Bilingual Kids Rock Podcast: Multilingual Agent #007

Want to hear me ramble on about my trials and tribulations? Folks, someone actually wanted to interview me, for real!

Progression is More Important Than Perfection Banner

Me, I am just supremely chuffed at being #007. Am thinking I need a tux, and a dirty martini–stirred, shaken, whatever. Just don’t serve the cheap stuff.

Listen to my Bilingual Kids Rock Podcast here

Or go to iTunes and search for Bilingual Kids Rock. There are a bunch of great interviews I highly recommend checking out.

Today iTunes, tomorrow the world! (Delusions of grandeur: the gift that keeps on giving.)

Rabies: A 5 Point Primer for Expats and Travelers in SE Asia.

Rabies Immunization Clinic Photo

Creative Commons. Photo by C Newlin de Rojas

1. Fatal.

If you are exposed and don’t get treatment, it is 100% fatal. Receive treatment within first 24 hours of contact with a rabies carrier for best chances of survival.

2. Saliva.

That’s how it is transferred. It isn’t about the bite, though deeper bites are more dangerous. If you are licked by a stray animal in a country with a high rate of rabid animals, i.e. SE Asia and India, you should get yourself to an emergency room. You could take a chance but it’s a game of Russian Roulette. Once you develop symptoms, you can start planning your funeral.

3. Painful

On the up side, they no longer inject you in your abdomen. Yay! But if you haven’t been pre-vaccinated, you must have an injection of RIG or Rabies Immune Globuline in addition to the vaccine shots. RIG jump starts your immune system and this part of the treatment is *painful*. They need to inject as much of this stuff as possible under the surface of your skin where the bite/lick occurred. The balance goes in your bum.

To give you a sense of this part of the treatment, imagine slipping a deflated balloon under your skin and then inflating it as much as possible. My daughter’s hand looked like the hunchback…except on her hand. Many ‘brave’ candies and biscuits were doled out by the nurses. Oh and my daughter got some too!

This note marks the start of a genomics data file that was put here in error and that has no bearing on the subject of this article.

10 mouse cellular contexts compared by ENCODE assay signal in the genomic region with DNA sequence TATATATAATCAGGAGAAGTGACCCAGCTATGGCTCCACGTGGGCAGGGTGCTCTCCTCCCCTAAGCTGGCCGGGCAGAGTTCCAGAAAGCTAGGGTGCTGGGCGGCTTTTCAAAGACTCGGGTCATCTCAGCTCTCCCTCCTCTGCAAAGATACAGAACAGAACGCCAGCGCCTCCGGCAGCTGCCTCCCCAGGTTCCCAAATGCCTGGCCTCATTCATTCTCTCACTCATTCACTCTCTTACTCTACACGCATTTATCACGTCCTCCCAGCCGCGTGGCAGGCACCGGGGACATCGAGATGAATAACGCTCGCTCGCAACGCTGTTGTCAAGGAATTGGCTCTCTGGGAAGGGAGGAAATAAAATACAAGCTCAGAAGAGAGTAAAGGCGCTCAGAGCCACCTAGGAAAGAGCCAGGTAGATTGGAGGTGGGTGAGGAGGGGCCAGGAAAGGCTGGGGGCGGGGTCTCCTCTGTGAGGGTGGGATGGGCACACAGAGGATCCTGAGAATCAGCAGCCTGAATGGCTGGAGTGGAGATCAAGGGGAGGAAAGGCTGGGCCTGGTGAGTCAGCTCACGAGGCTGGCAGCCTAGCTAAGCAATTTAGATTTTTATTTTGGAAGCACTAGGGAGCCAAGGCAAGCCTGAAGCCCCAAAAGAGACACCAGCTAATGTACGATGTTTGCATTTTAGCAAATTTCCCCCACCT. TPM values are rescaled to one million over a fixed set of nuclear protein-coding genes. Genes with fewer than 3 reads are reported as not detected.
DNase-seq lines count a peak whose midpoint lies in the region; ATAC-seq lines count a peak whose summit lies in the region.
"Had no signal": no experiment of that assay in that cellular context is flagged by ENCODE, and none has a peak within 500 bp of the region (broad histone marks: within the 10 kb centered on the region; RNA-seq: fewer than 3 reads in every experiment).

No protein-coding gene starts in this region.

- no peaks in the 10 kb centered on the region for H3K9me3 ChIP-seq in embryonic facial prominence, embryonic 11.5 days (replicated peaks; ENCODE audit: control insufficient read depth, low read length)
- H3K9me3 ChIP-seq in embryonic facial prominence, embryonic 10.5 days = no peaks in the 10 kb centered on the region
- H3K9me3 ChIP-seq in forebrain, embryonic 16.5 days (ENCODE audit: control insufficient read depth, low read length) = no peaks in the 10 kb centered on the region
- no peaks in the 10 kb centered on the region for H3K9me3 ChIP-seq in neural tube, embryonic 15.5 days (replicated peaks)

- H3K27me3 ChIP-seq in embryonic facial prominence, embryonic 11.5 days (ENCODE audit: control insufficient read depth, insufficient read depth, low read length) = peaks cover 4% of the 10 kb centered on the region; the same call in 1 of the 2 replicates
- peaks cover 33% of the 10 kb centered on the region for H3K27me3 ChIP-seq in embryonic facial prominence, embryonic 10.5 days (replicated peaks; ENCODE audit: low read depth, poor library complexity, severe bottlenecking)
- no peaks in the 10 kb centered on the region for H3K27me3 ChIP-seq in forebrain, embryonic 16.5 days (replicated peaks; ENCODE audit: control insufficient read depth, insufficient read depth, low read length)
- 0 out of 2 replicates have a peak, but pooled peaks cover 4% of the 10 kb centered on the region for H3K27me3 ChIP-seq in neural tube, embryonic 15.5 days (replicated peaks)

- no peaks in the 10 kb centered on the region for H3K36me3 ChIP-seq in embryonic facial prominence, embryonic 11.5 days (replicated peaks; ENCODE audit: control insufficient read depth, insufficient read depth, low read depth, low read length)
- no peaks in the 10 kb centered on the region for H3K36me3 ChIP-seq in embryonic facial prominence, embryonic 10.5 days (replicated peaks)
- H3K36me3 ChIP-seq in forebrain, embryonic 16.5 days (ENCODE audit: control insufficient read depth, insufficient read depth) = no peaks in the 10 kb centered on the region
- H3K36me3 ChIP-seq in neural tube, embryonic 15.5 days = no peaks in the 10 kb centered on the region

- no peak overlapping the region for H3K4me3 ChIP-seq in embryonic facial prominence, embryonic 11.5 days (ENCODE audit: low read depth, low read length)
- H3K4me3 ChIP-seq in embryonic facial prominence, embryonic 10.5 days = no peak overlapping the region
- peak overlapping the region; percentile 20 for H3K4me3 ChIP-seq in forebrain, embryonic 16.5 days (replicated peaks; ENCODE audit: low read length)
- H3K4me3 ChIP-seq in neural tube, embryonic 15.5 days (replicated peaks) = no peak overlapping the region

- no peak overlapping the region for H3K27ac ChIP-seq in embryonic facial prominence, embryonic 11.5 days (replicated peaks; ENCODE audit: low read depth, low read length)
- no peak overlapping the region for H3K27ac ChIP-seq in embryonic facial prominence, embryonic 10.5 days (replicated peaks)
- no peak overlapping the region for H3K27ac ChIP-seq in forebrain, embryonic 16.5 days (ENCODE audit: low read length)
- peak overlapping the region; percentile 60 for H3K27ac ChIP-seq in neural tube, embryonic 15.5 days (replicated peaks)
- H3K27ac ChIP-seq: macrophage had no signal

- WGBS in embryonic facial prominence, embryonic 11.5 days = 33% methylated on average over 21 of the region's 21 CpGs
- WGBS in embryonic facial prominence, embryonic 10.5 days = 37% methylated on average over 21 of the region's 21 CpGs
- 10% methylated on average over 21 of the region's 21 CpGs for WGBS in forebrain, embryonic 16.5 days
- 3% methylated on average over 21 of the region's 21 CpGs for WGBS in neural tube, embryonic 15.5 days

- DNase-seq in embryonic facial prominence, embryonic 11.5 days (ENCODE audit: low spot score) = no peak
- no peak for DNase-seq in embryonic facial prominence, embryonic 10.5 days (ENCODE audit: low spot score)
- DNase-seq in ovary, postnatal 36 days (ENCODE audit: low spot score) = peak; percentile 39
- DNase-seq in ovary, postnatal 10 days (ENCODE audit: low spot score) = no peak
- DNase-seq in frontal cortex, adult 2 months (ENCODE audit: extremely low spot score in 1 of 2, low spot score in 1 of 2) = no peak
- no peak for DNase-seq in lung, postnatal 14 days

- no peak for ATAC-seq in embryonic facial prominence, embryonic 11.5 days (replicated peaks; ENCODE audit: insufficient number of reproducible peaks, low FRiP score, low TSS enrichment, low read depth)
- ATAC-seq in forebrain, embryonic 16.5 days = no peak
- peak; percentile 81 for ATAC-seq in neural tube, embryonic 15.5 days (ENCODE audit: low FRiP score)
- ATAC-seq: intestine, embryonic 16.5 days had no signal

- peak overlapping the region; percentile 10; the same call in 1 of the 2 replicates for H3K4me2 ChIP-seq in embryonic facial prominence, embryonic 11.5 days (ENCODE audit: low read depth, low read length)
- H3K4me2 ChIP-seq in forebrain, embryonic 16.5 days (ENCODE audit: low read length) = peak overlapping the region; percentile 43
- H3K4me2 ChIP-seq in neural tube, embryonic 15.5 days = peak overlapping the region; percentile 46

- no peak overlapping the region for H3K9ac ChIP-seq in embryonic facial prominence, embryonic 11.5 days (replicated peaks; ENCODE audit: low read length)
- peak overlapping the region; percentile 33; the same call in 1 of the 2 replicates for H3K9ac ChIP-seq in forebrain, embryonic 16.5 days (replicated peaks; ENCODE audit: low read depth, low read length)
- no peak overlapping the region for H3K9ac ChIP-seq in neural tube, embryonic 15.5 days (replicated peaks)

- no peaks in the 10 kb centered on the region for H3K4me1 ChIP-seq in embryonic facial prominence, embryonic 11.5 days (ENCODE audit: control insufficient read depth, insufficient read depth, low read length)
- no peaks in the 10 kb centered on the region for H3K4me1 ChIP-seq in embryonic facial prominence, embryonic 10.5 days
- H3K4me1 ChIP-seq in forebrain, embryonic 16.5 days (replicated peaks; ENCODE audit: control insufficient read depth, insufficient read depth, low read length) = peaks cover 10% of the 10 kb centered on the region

If you haven’t had a Tetanus shot in the last 10 years you need one of these too. And if you have a deep puncture wound, you actually need shots every 5 years. (Without treatment or vaccinations 1/4 people infected will die of Tetanus. The rate is higher for infants)

4. Ka-Ching.$$$

It’s expensive. Well, the RIG is expensive. Prices will vary. At our local (Bangkok) Catholic non-profit hospital, for an adult, you are looking at THB20,000 or $200. Of course everything is relative. If you are an expat on a juicy contract, this is likely peanuts for you and you are probably already at the more expensive snazzy hospitals. If you are in the US, you’d shell out about $1500 for a RIG dose Which brings me to #5, and this will make you Mambo.

5. It’s un-necessary

Well the balloon injection pain and loss of cash is un-necessary. If you get the pre-exposure vaccination consisting of three shots over a month, you do not need the RIG treatment, saving you money, tears, and time.

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If you work for a government agency, chances are they will have obligated you to get this done. You should thank them. If you are negotiating an expat package as we speak, you could consider asking them to organize and cover the country’s recommended vaccines prior to moving.

If you are like the rest of us, moving or traveling by choice (or working for one of those shoddy companies who are increasingly cutting corners) I’d wait until you get to Asia to get it done. It costs a fraction of the price: In the US, the three shots will cost you about $600 total pp while in Bangkok, at the local travel clinic, we paid about $15 total pp. You also have the option to choose the intra-dermal instead of the intra-muscular jabs. They are cheaper, less painful, and just as effective.

Check in later this week for our amazing story: Horses, Humans, and Rabies Oh My!, where I recount how two of us were bitten in one week, by different animals, and ended up at a snake farm for our shots. For real folks. Welcome to Thailand.